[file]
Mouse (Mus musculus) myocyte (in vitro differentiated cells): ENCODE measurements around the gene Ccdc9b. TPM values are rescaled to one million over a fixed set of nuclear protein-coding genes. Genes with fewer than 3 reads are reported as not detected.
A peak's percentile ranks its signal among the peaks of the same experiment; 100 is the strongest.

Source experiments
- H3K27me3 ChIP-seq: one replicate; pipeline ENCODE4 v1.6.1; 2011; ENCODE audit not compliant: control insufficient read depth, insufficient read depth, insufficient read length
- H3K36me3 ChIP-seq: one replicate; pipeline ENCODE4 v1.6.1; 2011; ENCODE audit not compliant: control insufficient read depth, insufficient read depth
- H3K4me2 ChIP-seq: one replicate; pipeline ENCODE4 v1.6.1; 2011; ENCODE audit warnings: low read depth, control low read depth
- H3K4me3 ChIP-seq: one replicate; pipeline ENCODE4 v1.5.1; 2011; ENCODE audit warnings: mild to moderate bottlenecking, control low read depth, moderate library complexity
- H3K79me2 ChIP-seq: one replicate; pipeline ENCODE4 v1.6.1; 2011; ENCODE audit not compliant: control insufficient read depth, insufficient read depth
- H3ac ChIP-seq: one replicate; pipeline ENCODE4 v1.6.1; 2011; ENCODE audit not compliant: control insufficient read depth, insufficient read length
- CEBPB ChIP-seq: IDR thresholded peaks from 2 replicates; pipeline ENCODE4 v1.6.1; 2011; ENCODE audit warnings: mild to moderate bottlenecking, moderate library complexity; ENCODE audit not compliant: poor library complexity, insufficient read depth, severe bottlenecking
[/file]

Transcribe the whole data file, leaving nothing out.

Mouse (Mus musculus) myocyte (in vitro differentiated cells): ENCODE measurements around the gene Ccdc9b. TPM values are rescaled to one million over a fixed set of nuclear protein-coding genes. Genes with fewer than 3 reads are reported as not detected.
A peak's percentile ranks its signal among the peaks of the same experiment; 100 is the strongest.

Source experiments
- H3K27me3 ChIP-seq: one replicate; pipeline ENCODE4 v1.6.1; 2011; ENCODE audit not compliant: control insufficient read depth, insufficient read depth, insufficient read length
- H3K36me3 ChIP-seq: one replicate; pipeline ENCODE4 v1.6.1; 2011; ENCODE audit not compliant: control insufficient read depth, insufficient read depth
- H3K4me2 ChIP-seq: one replicate; pipeline ENCODE4 v1.6.1; 2011; ENCODE audit warnings: low read depth, control low read depth
- H3K4me3 ChIP-seq: one replicate; pipeline ENCODE4 v1.5.1; 2011; ENCODE audit warnings: mild to moderate bottlenecking, control low read depth, moderate library complexity
- H3K79me2 ChIP-seq: one replicate; pipeline ENCODE4 v1.6.1; 2011; ENCODE audit not compliant: control insufficient read depth, insufficient read depth
- H3ac ChIP-seq: one replicate; pipeline ENCODE4 v1.6.1; 2011; ENCODE audit not compliant: control insufficient read depth, insufficient read length
- CEBPB ChIP-seq: IDR thresholded peaks from 2 replicates; pipeline ENCODE4 v1.6.1; 2011; ENCODE audit warnings: mild to moderate bottlenecking, moderate library complexity; ENCODE audit not compliant: poor library complexity, insufficient read depth, severe bottlenecking